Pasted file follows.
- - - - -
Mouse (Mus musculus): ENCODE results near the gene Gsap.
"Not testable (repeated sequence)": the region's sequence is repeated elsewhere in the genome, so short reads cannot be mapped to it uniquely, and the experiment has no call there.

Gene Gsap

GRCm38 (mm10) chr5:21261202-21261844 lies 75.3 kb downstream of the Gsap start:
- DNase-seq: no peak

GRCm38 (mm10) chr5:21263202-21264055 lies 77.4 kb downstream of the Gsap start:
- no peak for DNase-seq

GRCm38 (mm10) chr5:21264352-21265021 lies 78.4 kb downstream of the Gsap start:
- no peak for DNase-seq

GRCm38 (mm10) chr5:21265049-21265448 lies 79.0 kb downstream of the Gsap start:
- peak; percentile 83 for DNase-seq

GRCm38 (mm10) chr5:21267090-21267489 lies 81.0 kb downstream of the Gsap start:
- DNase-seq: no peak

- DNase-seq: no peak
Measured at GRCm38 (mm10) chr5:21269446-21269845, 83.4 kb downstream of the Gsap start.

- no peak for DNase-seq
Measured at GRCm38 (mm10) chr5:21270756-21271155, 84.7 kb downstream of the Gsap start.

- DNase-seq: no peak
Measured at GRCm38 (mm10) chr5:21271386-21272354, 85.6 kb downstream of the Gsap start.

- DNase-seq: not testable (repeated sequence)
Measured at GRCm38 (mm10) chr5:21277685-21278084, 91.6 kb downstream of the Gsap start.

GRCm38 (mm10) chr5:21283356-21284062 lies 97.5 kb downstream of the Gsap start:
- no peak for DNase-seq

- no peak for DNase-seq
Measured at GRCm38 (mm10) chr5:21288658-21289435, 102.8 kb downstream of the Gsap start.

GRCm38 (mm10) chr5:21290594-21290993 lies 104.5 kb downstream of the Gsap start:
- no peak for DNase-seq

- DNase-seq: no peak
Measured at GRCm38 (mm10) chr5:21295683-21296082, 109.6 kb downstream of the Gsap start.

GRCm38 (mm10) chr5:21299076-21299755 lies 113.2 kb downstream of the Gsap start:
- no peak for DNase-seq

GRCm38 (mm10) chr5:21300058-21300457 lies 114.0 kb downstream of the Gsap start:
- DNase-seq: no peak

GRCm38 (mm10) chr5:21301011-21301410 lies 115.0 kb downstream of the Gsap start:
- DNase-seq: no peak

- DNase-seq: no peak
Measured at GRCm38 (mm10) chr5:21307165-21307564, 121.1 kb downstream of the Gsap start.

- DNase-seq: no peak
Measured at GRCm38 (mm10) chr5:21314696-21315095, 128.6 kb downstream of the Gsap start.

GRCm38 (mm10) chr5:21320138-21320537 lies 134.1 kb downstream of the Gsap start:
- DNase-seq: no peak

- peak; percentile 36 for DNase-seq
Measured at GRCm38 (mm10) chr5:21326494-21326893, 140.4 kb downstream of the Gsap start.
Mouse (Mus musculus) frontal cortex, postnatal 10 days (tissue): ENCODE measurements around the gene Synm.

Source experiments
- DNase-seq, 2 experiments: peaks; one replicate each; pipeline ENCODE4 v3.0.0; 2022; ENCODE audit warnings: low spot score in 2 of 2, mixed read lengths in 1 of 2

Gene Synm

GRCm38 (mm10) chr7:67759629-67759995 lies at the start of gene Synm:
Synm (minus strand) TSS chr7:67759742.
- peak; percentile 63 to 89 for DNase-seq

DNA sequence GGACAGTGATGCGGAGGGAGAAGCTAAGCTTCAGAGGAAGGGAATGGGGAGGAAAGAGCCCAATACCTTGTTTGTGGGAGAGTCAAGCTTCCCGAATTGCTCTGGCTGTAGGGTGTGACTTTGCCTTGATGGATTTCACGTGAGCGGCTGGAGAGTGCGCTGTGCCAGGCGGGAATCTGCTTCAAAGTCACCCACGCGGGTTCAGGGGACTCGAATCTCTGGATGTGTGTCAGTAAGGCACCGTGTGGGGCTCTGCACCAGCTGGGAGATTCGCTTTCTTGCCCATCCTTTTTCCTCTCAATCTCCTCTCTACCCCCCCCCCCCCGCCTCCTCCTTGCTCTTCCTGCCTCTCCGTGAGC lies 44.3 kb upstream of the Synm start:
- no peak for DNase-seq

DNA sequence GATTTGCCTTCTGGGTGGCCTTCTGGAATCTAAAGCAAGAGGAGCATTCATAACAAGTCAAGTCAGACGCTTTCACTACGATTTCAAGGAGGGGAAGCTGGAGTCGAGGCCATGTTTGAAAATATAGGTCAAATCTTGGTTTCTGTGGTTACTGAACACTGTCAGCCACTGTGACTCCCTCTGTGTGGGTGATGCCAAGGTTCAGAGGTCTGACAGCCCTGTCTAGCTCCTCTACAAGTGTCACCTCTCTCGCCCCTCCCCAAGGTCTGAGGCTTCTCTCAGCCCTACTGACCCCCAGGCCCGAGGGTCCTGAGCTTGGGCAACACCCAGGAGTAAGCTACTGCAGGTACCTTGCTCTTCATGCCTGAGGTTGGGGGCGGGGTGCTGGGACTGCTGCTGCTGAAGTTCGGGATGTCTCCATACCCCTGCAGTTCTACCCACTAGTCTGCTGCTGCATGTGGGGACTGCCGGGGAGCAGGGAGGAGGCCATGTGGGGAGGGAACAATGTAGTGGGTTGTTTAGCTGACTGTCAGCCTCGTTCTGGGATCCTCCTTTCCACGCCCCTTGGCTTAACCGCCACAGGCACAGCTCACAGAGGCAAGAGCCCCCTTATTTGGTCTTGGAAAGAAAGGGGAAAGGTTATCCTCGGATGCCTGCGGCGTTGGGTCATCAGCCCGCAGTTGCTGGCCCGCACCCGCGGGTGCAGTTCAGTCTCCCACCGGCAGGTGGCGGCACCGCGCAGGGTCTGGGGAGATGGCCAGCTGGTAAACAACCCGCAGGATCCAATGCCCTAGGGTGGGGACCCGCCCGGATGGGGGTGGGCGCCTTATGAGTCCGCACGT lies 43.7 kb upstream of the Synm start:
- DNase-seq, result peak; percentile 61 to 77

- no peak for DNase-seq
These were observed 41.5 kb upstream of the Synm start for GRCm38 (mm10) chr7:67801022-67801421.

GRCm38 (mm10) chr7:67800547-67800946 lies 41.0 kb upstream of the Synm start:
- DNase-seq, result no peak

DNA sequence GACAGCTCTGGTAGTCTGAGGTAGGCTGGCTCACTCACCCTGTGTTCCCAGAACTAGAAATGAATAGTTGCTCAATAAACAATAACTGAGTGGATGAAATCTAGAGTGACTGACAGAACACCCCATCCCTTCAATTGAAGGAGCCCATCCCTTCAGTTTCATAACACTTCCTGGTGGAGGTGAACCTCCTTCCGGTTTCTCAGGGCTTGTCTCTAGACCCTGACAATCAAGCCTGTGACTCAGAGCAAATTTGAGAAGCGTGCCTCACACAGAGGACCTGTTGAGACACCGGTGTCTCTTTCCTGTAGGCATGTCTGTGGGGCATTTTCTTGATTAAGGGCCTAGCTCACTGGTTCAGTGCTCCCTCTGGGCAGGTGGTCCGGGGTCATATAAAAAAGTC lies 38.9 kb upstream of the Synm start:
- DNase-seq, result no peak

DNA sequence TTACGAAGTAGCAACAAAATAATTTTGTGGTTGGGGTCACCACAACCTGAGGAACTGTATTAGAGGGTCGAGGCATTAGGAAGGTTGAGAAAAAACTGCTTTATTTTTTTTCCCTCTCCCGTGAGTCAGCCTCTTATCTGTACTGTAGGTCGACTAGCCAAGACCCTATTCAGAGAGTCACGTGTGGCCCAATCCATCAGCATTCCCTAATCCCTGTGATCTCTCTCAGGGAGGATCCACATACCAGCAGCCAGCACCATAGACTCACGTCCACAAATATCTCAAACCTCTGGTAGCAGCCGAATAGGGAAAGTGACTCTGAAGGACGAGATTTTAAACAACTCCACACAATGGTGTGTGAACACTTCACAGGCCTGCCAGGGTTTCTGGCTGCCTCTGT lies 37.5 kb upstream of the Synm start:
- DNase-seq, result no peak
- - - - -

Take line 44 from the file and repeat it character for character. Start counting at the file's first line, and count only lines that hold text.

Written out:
Mouse (Mus musculus) frontal cortex, postnatal 10 days (tissue): ENCODE measurements around the gene Synm.